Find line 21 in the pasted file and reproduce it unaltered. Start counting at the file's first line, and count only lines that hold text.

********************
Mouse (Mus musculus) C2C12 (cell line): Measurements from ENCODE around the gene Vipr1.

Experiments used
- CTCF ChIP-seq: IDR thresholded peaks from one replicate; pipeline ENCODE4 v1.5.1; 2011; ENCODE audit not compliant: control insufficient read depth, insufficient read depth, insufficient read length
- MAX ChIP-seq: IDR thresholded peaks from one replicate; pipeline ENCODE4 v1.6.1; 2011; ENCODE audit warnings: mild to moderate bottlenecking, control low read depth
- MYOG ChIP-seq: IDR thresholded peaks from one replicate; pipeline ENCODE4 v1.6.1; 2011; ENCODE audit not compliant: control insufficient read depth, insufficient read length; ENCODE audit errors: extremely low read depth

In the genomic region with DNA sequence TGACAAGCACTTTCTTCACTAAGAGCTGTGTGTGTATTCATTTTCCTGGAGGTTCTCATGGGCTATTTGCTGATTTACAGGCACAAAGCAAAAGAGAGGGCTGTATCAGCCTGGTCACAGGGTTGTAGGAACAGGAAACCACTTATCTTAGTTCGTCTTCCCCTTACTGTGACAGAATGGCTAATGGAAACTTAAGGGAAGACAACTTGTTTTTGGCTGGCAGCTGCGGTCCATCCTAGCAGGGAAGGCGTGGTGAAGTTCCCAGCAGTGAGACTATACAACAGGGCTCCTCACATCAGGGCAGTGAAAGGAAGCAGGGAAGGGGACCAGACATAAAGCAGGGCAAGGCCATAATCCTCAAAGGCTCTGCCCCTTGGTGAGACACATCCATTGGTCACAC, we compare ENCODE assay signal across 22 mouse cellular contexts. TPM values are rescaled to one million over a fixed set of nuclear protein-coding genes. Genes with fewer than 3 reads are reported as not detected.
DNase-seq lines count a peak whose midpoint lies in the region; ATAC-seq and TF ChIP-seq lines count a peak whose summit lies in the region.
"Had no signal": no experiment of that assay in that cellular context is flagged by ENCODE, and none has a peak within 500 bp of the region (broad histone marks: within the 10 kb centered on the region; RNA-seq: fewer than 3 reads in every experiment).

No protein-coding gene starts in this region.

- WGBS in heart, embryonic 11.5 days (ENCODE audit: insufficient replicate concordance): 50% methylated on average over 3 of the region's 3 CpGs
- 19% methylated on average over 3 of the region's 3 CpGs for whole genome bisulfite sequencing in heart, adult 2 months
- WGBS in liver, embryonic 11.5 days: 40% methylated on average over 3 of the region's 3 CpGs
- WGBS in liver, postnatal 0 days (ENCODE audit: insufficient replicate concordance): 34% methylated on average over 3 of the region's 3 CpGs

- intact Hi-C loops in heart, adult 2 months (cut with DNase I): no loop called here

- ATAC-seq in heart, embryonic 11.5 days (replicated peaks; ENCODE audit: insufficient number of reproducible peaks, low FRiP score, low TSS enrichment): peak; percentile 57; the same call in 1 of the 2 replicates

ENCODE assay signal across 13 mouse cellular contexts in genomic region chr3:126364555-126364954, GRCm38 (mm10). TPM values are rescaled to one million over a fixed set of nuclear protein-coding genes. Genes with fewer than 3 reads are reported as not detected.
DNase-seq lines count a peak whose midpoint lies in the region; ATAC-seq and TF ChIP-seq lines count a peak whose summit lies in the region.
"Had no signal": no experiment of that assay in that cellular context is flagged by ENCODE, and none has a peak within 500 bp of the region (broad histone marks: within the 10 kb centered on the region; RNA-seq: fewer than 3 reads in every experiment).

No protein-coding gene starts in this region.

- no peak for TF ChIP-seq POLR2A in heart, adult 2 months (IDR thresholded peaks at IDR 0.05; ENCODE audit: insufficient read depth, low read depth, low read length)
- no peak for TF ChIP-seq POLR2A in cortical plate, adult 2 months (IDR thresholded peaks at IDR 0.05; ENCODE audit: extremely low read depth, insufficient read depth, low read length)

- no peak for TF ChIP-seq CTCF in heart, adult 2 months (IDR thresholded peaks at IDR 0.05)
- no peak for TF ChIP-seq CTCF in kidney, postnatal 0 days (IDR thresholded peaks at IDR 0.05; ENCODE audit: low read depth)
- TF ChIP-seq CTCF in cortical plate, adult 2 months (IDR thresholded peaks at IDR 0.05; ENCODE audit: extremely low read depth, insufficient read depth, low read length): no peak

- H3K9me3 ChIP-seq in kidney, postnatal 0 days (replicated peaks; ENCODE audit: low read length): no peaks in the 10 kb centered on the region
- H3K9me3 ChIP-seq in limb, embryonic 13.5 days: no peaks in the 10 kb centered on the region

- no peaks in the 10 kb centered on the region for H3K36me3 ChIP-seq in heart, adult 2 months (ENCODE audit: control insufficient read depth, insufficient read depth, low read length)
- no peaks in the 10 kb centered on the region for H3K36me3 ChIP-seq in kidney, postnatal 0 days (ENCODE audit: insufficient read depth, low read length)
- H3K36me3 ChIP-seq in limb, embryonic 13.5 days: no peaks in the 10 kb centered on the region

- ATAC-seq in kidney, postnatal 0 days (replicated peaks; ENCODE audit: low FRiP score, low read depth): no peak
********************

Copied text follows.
- no peak for TF ChIP-seq POLR2A in cortical plate, adult 2 months (IDR thresholded peaks at IDR 0.05; ENCODE audit: extremely low read depth, insufficient read depth, low read length)